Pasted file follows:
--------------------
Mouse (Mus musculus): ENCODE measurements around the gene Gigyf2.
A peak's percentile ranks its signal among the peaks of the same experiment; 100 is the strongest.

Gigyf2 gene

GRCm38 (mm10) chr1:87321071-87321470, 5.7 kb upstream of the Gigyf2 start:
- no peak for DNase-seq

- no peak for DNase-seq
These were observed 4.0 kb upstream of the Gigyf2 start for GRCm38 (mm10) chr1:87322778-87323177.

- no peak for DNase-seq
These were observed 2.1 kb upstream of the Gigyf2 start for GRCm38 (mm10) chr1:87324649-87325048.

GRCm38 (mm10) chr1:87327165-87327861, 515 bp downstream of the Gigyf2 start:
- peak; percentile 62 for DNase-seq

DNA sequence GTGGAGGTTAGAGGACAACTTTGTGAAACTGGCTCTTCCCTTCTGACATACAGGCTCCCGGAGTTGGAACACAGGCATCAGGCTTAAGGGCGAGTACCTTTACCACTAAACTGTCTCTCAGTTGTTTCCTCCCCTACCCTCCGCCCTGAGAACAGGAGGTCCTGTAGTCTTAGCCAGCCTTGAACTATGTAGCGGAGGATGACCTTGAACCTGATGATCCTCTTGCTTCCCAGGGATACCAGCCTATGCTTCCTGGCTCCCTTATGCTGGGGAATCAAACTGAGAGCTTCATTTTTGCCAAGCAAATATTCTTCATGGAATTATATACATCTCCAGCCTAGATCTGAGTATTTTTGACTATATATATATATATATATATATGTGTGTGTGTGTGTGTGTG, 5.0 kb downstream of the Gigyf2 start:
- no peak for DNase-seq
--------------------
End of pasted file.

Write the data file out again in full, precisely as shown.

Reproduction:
Mouse (Mus musculus): ENCODE measurements around the gene Gigyf2.
A peak's percentile ranks its signal among the peaks of the same experiment; 100 is the strongest.

Gigyf2 gene

GRCm38 (mm10) chr1:87321071-87321470, 5.7 kb upstream of the Gigyf2 start:
- no peak for DNase-seq

- no peak for DNase-seq
These were observed 4.0 kb upstream of the Gigyf2 start for GRCm38 (mm10) chr1:87322778-87323177.

- no peak for DNase-seq
These were observed 2.1 kb upstream of the Gigyf2 start for GRCm38 (mm10) chr1:87324649-87325048.

GRCm38 (mm10) chr1:87327165-87327861, 515 bp downstream of the Gigyf2 start:
- peak; percentile 62 for DNase-seq

DNA sequence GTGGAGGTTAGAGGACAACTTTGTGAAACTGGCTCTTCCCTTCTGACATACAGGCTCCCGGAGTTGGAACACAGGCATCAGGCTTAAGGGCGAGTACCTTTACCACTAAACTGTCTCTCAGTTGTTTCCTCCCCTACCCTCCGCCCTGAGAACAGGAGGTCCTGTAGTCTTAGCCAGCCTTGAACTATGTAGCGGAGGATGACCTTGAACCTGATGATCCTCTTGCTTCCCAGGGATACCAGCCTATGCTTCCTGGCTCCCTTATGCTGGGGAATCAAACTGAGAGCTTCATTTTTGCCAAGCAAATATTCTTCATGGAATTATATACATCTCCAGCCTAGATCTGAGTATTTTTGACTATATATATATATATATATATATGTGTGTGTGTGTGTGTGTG, 5.0 kb downstream of the Gigyf2 start:
- no peak for DNase-seq